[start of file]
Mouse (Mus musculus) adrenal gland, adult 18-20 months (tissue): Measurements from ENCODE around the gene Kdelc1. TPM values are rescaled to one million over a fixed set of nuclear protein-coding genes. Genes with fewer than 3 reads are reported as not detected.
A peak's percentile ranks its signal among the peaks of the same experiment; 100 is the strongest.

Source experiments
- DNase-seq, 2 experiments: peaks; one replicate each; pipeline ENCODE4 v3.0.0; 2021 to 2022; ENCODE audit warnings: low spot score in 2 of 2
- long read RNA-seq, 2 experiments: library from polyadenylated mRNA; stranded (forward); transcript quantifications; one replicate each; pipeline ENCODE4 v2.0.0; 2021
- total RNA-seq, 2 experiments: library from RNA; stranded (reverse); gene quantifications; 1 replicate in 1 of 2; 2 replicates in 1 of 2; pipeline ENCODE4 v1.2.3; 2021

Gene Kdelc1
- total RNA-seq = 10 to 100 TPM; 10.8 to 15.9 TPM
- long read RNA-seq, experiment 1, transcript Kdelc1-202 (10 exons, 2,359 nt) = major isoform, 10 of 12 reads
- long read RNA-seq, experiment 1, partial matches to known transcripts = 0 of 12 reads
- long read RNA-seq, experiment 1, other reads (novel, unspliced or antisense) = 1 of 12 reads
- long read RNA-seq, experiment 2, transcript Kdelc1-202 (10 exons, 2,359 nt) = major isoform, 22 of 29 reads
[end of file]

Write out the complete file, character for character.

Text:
Mouse (Mus musculus) adrenal gland, adult 18-20 months (tissue): Measurements from ENCODE around the gene Kdelc1. TPM values are rescaled to one million over a fixed set of nuclear protein-coding genes. Genes with fewer than 3 reads are reported as not detected.
A peak's percentile ranks its signal among the peaks of the same experiment; 100 is the strongest.

Source experiments
- DNase-seq, 2 experiments: peaks; one replicate each; pipeline ENCODE4 v3.0.0; 2021 to 2022; ENCODE audit warnings: low spot score in 2 of 2
- long read RNA-seq, 2 experiments: library from polyadenylated mRNA; stranded (forward); transcript quantifications; one replicate each; pipeline ENCODE4 v2.0.0; 2021
- total RNA-seq, 2 experiments: library from RNA; stranded (reverse); gene quantifications; 1 replicate in 1 of 2; 2 replicates in 1 of 2; pipeline ENCODE4 v1.2.3; 2021

Gene Kdelc1
- total RNA-seq = 10 to 100 TPM; 10.8 to 15.9 TPM
- long read RNA-seq, experiment 1, transcript Kdelc1-202 (10 exons, 2,359 nt) = major isoform, 10 of 12 reads
- long read RNA-seq, experiment 1, partial matches to known transcripts = 0 of 12 reads
- long read RNA-seq, experiment 1, other reads (novel, unspliced or antisense) = 1 of 12 reads
- long read RNA-seq, experiment 2, transcript Kdelc1-202 (10 exons, 2,359 nt) = major isoform, 22 of 29 reads